Hello Kind Krafters,
Hope you’re all doing well and feeling happy, and for those of you who are students, enjoying reading week. This week I am writing about a trip I took to start off my reading week, here on Haida Gwaii.
Initially I planned to spend reading week off island, visiting family or adventuring somewhere else out west. But when the time came, due to expenses and the fact that I still had so much of this island to see, I opted to stay here on Haida Gwaii and explore all the beauty and knowledge this place has to offer. Thankfully most students had the same plans, which meant a week full of adventure plans with friends.
We decided to start the week out with a camping trip. At first we wanted to go camp up and off one of the old logging roads, but a chance of snow on backroads meant we decided to play it safe rather than sorry. So instead we chose a walk in spot, close to one of our field day locations.
The spot is located about 30 minutes from Queen Charlotte Village, where myself and most of the other students live. It’s a beautiful area known as Kagan Bay, that I have visited a few times before this trip. The first time my roommate and I walked to the day use site one day after school, and spent some time wandering on the beach looking at all the bones that had washed up on the beach during low tide. The second time we went to the area for one of our field days.
Of the two experiences the field day was the most impactful, and what lead us to decide to visit the site for camping. For the field day we parked in the parking lot, and walked 45 minutes along the beach and through the forest in sections with open trail. Along the way we listened to our professor tell us about the place and how it is a former village site. He described the ways in which the people would use the land, and how the area makes sense and can be understood as a site which would have sustained the people. We were shown midden spots in the forest that represented refuse piles, who in turn helped to build up a healthy forest. Additionally, the natural abundance of the area was shown to us, in terms of the plethora of resources it could offer on the forest floor, on the beach, and in the ocean.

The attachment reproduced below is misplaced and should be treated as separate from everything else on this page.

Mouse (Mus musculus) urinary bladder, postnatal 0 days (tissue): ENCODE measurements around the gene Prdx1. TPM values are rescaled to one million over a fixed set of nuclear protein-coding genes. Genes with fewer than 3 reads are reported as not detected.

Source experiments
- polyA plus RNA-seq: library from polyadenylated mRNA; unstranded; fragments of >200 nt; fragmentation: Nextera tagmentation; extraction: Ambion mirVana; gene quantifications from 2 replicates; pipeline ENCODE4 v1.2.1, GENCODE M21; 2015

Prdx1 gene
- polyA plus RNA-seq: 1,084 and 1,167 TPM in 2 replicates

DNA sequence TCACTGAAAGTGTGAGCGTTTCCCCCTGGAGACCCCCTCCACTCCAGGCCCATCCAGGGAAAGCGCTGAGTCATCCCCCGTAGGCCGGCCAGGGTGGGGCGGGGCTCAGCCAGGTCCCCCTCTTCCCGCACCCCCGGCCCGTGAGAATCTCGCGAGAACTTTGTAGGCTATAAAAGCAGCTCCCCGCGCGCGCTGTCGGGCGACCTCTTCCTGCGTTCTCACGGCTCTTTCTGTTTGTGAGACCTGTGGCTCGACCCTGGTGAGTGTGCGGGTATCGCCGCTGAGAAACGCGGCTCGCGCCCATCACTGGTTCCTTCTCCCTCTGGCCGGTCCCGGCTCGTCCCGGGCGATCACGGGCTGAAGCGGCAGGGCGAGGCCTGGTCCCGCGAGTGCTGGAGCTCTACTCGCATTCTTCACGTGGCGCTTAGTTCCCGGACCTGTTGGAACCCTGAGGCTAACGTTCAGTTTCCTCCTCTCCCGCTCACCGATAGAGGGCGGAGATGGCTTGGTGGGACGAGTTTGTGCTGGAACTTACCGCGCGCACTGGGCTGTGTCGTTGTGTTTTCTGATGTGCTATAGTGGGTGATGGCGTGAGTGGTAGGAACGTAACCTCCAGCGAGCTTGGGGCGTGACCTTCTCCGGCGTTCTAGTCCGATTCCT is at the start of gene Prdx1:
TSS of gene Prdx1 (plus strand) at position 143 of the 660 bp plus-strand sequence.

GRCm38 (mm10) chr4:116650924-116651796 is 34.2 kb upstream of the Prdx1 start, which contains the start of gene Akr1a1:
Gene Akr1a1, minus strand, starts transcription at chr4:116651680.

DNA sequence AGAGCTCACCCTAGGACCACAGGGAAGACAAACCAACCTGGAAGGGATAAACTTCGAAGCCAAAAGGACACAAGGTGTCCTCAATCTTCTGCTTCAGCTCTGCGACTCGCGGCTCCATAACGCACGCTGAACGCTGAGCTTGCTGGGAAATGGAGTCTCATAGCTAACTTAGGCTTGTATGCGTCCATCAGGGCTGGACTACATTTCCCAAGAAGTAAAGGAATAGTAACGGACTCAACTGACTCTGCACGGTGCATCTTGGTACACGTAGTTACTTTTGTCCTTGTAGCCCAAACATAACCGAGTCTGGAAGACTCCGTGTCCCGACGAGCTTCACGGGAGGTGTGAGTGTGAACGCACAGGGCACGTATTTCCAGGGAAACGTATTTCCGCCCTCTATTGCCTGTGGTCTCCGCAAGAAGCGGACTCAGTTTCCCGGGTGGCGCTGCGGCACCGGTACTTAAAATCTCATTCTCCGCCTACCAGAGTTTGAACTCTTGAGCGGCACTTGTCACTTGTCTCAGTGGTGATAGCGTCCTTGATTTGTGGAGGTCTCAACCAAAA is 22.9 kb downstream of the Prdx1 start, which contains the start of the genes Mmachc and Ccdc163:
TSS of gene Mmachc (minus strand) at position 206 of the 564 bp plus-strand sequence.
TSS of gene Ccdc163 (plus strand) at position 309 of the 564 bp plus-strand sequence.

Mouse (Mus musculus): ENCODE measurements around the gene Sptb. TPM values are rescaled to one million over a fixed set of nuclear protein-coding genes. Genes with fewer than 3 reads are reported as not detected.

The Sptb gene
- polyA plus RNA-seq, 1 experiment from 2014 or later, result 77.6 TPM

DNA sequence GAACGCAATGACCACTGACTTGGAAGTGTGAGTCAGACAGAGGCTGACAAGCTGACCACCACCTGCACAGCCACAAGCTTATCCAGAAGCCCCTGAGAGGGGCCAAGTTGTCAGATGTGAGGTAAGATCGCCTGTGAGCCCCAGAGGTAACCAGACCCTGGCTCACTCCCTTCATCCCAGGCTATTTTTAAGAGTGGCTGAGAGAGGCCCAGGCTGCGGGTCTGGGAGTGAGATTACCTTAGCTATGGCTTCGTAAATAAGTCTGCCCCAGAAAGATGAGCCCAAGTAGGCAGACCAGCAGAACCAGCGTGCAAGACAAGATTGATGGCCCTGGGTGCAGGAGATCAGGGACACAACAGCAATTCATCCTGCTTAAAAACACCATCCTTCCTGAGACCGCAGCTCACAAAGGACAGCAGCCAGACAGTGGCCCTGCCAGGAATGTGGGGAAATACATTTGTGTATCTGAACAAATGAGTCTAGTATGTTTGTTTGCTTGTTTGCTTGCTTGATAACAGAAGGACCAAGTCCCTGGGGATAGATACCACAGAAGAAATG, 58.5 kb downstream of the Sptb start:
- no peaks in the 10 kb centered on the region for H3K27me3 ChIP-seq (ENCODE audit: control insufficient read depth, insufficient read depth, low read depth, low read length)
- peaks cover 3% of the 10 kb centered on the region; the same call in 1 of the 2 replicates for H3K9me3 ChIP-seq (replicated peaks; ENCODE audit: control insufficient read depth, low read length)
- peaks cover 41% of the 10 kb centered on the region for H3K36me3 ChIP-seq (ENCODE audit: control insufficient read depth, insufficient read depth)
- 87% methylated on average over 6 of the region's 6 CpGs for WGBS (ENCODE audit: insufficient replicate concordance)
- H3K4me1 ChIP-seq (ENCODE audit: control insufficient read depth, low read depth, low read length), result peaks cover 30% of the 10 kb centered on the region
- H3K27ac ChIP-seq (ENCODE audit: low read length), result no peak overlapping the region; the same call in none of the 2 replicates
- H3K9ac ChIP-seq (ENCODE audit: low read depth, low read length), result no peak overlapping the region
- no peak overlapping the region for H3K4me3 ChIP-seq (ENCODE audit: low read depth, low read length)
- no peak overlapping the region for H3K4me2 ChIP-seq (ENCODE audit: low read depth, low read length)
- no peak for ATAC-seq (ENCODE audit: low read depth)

While on the field day our professor shared with us that if we continued down another 45 minutes past our field day resting spot, we would reach an area perfect for camping. With this recommendation in mind we set out.
After an hour and a half hike in with our packs and gear, we reached the site. I went with a group that left later in the day, so when we arrived most of our classmates were set up and had a fire going. We set up our tent, moved our packs into our space, and grabbed our dinner to share by the fire. With the exception of some kindling brought from our homes to get the fire started, our wood was found in the surrounding forest. We took turns gathering kindling and larger bits that we split by jumping on them if the axe was not handy. More friends arrived later in the evening, and with the help of a chainsaw chopped a small log into perfect burning wood to sustain our fire all through the night. These same friends harvested oysters on their way, and taught us to shuck, and cook. It was amazing to think we were eating food that just hours before had been on the beach.
The next day we enjoyed the sunny day by lying on the grass and watching the later move from low to high tide and back again. A group of us harvested more oysters in the morning, that later in the evening with the help of flour, zucchini, buns, and a master outdoors chef, we turned into “Sloppy O’s” and ate oyster burgers.
The trip was a beautiful way to engage with the landscape we have been invited into, and explore the teachings we had received in class in a more concrete and hands on way. It was an amazing way to start our reading week, and an incredible memory of this place we have come to.
I challenge you all to take some time to explore the places around you and understand the beauty and nourishment they have to offer. Whether it be a weekend, a day trip, or a multi-day trip of your holiday, enjoy the space in your own backyard, experience it, and learn to love it for all it has to offer.
As always, Stay Kind,